I had this sugar-coated idea that second semester senior year was a time to relish those around you, soak in the memories, and brace for the next step. And I think it is a time to do that, but that doesn’t mean everyone gets to.
This idea started to crumble back in January. Weighed down by the problems with my technique, I thought it best to retract all my applications to grad school. What was the point? I convinced myself that I wouldn’t be accepted with the problems I had; it would be a waste of money and time. My stomach nagged at me though — isn’t there always a chance? After some hard conversations with my parents and my teachers, I decided I would try to audition at only two of the schools I had originally planned on (after not making it past pre-screens at two of the others as well).
January was spent hiding out in my practice room, partially due to -50 degree weather and also due to my desperate attempt to fix my technique. Determined not to completely embarrass myself, I decided to push for the best possible result.
Boston Conservatory was my first audition: It was bitterly cold, my playing was sloppy, and I had to perform my rudimental etudes on a drum set snare. I walked away grateful for the experience but doubtful due to what felt like a generally subpar performance.
I had then about a month till my next audition at The Frost School of Music. Continuing the work I had done for Boston felt tedious but seemed to be paying off. Down in Florida, the weather was wonderful, I played way better than I thought I would, and I was taken around town by a new friend.
Auditions finished and I tried to put all my expectations on the back burner. Suddenly, the first half of second semester came to a close and it dawned on me that in a measly five and a half weeks, I had to play my senior recital: a senior recital of which I had barely started learning music for. My focus had been poured so hard into fixing my playing that I gave no attention to the biggest showcase of work as a musician at Wheaton.
So I took a deep breath, and poured more of myself into this project than into anything I had before. From March 11th to April 24th, I lived in Edman Chapel. I arrived at 8 am and almost never left until 10 or 12 pm with the exception of food or coffee. If I wasn’t practicing, I was working. There was no time for going out with friends, no time to spend with those I loved, no time to devote to the other hard working musicians around me, no time to try to enjoy my last days as an undergraduate.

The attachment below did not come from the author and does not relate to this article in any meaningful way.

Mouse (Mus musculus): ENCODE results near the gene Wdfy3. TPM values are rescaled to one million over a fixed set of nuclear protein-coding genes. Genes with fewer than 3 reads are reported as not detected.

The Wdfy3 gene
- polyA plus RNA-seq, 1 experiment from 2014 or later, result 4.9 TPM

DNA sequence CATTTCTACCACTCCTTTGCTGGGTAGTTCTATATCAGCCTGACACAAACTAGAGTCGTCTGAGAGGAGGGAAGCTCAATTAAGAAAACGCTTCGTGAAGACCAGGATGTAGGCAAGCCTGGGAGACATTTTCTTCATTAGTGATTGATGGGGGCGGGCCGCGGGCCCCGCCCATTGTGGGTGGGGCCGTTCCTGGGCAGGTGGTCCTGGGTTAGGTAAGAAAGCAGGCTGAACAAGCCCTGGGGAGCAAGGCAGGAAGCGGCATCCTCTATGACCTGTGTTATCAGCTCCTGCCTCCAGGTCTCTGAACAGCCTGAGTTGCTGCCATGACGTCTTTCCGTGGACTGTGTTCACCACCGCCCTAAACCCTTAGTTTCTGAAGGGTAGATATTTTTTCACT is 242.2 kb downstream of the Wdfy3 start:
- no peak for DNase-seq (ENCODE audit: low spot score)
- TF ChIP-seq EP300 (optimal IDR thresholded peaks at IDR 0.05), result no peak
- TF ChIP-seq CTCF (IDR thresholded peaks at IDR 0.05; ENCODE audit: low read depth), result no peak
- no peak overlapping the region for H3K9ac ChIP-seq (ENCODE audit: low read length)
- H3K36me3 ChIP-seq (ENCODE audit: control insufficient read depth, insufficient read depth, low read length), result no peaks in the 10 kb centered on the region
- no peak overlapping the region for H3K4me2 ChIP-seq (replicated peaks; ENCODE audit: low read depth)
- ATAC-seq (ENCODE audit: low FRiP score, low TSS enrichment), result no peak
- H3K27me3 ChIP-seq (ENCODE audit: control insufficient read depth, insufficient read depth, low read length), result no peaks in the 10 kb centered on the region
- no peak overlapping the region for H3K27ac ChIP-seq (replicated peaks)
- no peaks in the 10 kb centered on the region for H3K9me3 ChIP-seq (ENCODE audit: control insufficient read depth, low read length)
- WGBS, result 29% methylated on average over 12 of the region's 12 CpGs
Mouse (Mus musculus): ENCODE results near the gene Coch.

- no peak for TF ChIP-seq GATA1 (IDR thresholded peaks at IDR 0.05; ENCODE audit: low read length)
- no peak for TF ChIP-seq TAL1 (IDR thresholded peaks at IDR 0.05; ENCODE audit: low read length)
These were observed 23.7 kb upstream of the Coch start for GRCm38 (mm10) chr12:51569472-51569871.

This semester was the most painful I had been through. I wasn’t sleeping, I wasn’t eating well or enough, I was grumpy, anxious, and sarcastic 24/7, I was unreliable — but I pulled it together.
Through sheer passion and drive to do what I love, I played my senior recital after learning eighty percent of it in five weeks. In the middle of learning all this music, I played as a soloist with the Fox Valley Concert Band (on a piece not on my recital), as a soloist at the Illinois Day of Percussion, and recorded and a full piece I had written for a friend’s studio project.
And I found out I was invited to get my master’s at the Boston Conservatory.
I’m not saying all these things to brag. My performances were far from perfect, I had a lot more I wanted to do with every piece I played, there was a lot I wish I could have known going into this season, and I wish I could have been better to those around me. But I list these things because I got to do all of them and loved every moment.
While I never got to soak in the people or the experiences, I tasted a small bit of what my future life could be like. This future seems feasible and a bit like a dream.
As this era of my life comes to a close, it reminds me that this blog was started not to highlight accomplishments, but rather to share the road to what these big wins or losses. This semester was a victory for me, but it certainly did not comes without its pains and sacrifices.
Now that the storm is calming, I am soaking in that I walk in five days, in a month I tour with the Heartland Marimba Ensemble, in two months I fly to Poland, and in three months I move to Boston.
Here’s to a new school, a new life, and countless new, insane, scary opportunities.